Opinion. Creators of all countries, it’s time to unite against AI

Back then, in 2023, the entire world was transfixed by the rise of OpenAI’s dazzling chatbot, GPT Chatthat metastasized at the speed of a fungal infection, accumulating tens of millions of additional users every month. This has resulted in multibillion-dollar partnerships and an influx of investments. Image generators using artificial intelligence (AI), such as Middle of the journeythen took flight.

But, a year later, things are no longer good: the sector is reaping few profits, with IT costs skyrocketing. And one issue threatens to bring this still incipient field of activity back to harsh reality: that of copyright (the equivalent of copyright in English and American legal regimes).

“A legal obligation”

At the end of December, The New York Times took resounding action against Microsoft and OpenAI, arguing that “Millions of its articles have been used to train chatbots that now compete with the newspaper as a trusted source of news.” The lawsuits join a multitude of others: illustrators, the image bank Getty Images, George RR Martin and the Author’s Guild (the largest professional organization of writers in the United States), or simple Anonymous users of social networks have notably initiated actions collectives.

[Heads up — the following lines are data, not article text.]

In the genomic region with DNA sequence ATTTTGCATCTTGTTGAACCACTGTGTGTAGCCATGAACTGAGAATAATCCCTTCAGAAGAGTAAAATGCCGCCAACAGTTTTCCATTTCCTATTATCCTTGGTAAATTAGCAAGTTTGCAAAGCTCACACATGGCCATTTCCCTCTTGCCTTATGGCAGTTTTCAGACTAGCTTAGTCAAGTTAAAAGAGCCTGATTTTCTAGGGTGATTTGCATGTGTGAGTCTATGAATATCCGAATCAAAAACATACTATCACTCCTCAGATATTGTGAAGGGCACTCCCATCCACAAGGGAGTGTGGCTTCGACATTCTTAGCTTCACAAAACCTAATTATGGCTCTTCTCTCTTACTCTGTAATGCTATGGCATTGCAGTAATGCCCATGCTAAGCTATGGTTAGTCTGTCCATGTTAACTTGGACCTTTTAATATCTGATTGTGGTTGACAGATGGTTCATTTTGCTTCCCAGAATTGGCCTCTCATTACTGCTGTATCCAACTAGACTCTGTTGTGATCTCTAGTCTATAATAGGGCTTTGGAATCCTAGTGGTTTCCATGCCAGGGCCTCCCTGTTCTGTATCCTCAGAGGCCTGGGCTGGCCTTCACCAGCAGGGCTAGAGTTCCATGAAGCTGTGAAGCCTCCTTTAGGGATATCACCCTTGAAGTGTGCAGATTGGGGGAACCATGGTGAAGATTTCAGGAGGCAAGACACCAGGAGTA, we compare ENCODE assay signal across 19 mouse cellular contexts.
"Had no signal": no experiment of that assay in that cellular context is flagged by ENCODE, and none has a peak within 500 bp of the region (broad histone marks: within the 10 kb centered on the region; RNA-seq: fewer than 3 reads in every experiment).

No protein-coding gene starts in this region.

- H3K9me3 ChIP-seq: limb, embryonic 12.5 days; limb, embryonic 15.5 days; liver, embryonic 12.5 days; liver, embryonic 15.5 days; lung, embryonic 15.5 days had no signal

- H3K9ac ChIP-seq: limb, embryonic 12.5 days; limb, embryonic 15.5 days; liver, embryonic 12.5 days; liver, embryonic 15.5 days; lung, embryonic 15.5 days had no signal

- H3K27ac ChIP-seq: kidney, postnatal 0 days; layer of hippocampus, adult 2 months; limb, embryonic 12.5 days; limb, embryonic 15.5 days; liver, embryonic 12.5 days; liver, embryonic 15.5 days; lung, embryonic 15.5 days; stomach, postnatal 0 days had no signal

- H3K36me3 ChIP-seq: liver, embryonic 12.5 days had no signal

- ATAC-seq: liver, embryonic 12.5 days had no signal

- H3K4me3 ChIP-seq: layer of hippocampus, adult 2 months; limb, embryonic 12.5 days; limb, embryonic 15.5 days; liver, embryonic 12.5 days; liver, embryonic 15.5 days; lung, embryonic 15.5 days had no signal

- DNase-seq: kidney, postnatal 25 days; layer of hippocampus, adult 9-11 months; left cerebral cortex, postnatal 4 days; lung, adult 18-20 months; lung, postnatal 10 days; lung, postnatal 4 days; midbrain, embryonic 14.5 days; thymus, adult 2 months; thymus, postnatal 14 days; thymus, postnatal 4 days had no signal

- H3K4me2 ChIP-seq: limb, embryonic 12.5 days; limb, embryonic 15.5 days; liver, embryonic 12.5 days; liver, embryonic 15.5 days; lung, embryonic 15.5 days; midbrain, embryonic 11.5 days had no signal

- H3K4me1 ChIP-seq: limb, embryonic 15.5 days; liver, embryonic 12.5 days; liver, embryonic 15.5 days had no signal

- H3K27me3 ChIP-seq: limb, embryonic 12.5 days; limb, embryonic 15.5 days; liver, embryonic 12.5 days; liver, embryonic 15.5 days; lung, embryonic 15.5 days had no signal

They all protest against the use of the work of authors, journalists and artists, among others, by companies likely to profit from generative AI, without having requested the consent of the people involved or granted them any compensation, in defiance of their copyright.

The (American) Congress, researchers and AI experts are also increasing the pressure. So last week, at a congressional hearing, senators and media representatives agreed that AI companies should pay licensing fees on materials used to train their models. “It’s not just a question of morality, said Connecticut Senator Richard Blumenthal, who chairs the subcommittee that initiated this hearing, It is a legal obligation.”

The power of demonstration

Additionally, an uncompromising study, co-written by cognitive scientist and AI expert Gary Marcus and film industry expert Reid Southern, was recently published in IEEE Spectrum (an American technology magazine). According to this research, Midjourney and Slabtwo of the leading AI image generators, were reportedly trained on copyrighted materials.

“Companies have not been very transparent about what they are using. Therefore, it was important to demonstrate that they were using copyrighted materials,” explains Gary Marcus. Especially since it only takes a little for works that infringe copyright to be generated.

“There is no point in sending the AI ​​the written command ‘make a C-3P0’, you can only ask it to ‘draw a golden android’. In the same way, the simple expression ‘Italian plumber’ allows us to obtain a drawing of Mario.”

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